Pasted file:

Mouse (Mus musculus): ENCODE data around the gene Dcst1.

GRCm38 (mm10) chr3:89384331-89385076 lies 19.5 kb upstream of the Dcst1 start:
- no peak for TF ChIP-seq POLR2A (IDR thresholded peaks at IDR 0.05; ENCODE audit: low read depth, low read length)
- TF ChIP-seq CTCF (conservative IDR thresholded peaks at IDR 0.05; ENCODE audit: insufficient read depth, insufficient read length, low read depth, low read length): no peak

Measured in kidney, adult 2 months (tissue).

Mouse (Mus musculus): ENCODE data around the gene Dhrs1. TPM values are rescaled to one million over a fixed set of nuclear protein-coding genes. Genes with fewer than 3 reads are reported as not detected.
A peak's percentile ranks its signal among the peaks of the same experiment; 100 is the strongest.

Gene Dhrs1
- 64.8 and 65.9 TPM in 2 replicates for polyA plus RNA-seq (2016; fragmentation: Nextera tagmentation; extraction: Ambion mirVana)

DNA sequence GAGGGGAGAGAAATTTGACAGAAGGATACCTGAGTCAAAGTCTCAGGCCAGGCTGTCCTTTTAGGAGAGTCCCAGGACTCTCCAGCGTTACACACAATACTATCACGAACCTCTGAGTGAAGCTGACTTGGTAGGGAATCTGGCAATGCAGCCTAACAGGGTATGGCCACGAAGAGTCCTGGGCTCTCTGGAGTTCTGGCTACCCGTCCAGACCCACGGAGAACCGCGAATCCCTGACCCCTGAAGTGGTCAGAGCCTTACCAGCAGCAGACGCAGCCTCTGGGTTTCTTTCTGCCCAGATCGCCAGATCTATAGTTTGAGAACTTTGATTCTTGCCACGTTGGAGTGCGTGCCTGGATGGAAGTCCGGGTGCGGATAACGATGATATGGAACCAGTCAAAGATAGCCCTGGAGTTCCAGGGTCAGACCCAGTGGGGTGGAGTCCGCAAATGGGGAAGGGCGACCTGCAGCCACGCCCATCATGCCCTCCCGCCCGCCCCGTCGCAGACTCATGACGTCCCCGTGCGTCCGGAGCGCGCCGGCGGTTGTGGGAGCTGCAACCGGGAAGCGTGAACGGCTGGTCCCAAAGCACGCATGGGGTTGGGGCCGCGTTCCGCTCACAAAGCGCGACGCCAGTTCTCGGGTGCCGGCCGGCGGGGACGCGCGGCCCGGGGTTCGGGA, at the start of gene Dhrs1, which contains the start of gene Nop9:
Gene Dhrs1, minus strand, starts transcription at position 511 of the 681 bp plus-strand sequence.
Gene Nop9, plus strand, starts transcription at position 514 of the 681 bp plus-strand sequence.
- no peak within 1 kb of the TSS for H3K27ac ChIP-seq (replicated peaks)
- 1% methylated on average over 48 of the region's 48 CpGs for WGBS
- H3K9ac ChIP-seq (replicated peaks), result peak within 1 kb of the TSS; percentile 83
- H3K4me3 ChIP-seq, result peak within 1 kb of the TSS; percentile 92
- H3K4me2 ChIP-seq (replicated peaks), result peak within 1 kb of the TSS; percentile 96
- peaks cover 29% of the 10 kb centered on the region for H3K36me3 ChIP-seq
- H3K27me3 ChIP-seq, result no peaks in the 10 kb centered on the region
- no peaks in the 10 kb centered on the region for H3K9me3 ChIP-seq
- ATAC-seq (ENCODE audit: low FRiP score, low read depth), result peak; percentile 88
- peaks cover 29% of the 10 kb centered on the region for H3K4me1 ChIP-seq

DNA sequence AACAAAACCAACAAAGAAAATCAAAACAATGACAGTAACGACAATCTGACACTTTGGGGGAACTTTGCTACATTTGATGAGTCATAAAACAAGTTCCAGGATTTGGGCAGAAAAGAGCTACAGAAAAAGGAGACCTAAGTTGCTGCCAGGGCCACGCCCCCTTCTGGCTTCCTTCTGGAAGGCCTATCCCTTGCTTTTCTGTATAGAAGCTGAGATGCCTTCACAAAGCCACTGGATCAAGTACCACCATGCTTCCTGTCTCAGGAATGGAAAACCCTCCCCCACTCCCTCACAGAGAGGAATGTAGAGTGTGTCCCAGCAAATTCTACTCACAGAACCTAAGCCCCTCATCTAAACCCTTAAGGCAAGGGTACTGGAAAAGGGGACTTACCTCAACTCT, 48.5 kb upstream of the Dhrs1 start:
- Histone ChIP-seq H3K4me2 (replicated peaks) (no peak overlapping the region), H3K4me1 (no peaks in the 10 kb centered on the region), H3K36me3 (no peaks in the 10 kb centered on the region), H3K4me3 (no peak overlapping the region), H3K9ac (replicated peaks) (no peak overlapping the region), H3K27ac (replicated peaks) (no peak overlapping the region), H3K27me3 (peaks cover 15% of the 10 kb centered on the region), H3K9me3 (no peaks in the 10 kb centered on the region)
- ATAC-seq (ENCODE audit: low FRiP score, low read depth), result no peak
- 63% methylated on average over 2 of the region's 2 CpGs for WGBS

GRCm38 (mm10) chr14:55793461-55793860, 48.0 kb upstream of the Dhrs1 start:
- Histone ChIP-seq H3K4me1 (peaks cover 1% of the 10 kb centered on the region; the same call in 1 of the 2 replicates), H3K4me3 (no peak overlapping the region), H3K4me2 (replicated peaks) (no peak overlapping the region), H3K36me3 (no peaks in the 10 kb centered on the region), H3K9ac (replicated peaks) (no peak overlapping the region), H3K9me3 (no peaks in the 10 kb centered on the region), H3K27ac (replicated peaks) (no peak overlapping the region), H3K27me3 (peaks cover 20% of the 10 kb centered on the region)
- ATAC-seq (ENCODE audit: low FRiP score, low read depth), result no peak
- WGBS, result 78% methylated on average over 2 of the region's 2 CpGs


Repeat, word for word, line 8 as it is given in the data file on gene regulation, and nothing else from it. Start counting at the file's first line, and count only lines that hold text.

Gene Dhrs1